Some Effects of Temperature and Food on the Rate of Oxygen Consumption by Mytilus edulis L

  • B. L. Bayne
  • R. J. Thompson
  • J. Widdows

Abstract

The effects of temperature on the rates of oxygen consumption by marine intertidal invertebrates have been extensively studied, and the relative temperature independence of the resting, or standard, rates of consumption by some species has aroused much interest (for review, see Newell, 1970). In addition, the role of nutrition in affecting both oxygen consumption and the responses of oxygen consumption to temperature change has been recognised (Davies, 1967; Newell and Bayne, 1973). Recent papers by Thompson and Bayne (1972) and Bayne (1973 a) have explored the possibilities for inducing different levels of oxygen consumption rate (Qo2; ml of oxygen consumed per gram dry tissue weight per hour) by Mytilus by manipulating the ration. Widdows (1973) used differences in ration to establish three different levels of Qo2 in a study of the physiological effects of temperature on Mytilus. The purpose of this present paper is to summarise and review some of our recent studies in order to illustrate the importance of knowing the nutritional condition of the animals used in studies on the effects of temperature on metabolism.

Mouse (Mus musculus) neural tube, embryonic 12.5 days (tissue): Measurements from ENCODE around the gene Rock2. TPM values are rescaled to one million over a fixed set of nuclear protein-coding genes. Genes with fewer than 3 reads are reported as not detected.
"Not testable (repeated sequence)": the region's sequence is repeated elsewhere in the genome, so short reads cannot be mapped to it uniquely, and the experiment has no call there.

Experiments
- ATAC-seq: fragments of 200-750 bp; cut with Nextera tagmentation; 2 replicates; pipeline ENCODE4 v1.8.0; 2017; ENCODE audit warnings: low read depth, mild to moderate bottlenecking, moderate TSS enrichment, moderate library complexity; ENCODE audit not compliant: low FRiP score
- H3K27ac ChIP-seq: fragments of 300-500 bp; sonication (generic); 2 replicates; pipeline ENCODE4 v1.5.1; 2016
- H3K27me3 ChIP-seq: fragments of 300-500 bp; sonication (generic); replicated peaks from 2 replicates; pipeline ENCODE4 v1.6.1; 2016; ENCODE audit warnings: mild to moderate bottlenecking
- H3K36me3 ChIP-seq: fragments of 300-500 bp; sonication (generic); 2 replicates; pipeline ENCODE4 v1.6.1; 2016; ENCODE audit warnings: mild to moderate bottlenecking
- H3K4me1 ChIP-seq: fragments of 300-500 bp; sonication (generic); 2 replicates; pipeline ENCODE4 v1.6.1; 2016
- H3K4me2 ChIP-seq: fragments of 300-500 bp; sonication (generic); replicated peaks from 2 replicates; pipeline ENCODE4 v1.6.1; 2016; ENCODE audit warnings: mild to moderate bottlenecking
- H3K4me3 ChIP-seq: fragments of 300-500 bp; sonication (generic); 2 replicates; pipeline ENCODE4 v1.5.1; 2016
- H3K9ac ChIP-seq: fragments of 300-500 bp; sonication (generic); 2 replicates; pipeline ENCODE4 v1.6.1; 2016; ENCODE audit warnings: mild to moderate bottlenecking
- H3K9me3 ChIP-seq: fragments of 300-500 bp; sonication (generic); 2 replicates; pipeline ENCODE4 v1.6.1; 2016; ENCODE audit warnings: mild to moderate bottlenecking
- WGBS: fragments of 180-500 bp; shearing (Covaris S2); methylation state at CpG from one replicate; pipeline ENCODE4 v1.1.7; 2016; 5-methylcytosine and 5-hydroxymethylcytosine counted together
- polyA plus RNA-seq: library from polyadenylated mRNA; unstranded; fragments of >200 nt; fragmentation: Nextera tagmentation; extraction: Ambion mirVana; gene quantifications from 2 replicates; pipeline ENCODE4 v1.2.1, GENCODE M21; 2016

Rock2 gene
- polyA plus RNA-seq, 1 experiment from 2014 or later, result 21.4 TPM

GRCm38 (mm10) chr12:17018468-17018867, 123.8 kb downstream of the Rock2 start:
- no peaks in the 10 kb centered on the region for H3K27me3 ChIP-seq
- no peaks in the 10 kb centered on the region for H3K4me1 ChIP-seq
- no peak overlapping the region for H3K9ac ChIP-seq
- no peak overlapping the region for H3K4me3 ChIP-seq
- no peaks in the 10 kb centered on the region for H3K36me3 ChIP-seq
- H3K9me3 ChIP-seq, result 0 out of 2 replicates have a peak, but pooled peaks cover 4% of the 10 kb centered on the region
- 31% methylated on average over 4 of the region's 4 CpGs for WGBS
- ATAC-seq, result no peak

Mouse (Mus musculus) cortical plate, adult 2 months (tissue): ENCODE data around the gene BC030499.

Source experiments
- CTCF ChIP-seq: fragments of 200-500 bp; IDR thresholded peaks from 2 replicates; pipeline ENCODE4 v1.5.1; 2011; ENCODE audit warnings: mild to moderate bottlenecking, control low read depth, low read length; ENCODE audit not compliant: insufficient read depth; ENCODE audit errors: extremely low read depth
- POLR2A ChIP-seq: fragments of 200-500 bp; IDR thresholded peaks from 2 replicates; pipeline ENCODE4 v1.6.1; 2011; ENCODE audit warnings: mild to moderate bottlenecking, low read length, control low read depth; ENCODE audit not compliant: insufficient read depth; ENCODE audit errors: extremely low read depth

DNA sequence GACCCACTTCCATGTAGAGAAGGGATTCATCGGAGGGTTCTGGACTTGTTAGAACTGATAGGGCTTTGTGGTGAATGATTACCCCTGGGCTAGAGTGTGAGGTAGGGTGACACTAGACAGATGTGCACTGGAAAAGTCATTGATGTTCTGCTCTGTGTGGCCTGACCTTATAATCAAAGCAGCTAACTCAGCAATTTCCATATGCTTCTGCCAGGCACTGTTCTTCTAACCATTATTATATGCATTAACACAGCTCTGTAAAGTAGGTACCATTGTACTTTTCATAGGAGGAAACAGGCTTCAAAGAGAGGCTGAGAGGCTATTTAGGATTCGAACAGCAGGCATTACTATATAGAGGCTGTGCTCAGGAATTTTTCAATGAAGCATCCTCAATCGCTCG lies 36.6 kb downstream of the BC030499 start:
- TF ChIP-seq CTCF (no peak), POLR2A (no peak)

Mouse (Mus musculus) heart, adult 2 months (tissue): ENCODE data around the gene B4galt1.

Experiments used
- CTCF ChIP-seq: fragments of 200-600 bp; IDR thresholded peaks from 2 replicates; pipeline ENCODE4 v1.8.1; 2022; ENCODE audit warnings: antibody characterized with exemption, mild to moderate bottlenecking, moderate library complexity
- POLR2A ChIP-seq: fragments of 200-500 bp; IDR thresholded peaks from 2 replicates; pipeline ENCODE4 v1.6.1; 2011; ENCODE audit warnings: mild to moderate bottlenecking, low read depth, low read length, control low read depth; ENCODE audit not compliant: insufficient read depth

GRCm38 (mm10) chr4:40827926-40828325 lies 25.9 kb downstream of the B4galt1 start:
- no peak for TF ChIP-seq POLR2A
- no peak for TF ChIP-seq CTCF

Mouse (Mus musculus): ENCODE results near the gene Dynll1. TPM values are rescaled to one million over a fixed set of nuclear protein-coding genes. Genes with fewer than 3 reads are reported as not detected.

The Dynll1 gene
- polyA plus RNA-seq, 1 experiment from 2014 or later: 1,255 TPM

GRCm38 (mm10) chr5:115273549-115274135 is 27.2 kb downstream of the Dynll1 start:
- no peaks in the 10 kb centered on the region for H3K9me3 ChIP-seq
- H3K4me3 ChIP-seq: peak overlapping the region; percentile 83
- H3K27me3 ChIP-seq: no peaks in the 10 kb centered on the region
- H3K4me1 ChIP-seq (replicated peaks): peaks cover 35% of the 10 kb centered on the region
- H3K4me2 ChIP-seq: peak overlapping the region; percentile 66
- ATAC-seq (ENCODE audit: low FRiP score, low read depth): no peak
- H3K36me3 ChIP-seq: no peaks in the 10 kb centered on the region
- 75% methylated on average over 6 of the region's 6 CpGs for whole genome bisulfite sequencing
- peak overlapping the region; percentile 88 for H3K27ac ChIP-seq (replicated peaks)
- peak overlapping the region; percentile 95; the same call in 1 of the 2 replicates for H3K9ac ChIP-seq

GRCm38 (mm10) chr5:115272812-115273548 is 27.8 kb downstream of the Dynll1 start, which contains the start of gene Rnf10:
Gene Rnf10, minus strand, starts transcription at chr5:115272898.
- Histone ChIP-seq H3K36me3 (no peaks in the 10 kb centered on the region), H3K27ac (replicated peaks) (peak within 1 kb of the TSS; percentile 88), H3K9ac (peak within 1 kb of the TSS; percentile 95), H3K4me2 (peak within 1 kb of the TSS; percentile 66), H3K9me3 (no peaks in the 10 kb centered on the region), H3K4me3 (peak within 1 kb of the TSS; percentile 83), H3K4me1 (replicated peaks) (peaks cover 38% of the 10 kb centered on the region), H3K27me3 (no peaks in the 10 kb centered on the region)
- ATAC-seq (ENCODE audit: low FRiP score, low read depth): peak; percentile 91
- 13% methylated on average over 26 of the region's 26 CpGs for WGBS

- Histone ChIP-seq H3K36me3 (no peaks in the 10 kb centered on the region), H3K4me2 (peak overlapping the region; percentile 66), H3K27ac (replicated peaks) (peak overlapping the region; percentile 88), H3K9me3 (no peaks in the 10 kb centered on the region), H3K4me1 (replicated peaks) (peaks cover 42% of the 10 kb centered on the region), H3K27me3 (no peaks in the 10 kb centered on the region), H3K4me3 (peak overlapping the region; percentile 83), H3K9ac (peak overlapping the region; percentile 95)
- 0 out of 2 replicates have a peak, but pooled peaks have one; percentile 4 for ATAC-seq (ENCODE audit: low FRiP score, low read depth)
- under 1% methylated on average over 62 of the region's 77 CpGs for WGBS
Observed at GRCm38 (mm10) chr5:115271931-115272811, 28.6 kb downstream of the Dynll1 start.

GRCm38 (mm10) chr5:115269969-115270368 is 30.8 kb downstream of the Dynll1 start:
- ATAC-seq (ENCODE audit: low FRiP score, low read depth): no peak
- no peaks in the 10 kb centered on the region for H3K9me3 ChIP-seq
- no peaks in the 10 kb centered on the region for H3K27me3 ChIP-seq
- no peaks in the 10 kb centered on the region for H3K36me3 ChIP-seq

Keywords

Filtration Depression Respiration Assimilation 

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Copyright information

© Springer-Verlag Berlin · Heidelberg 1973

Authors and Affiliations

  • B. L. Bayne
  • R. J. Thompson
  • J. Widdows

There are no affiliations available

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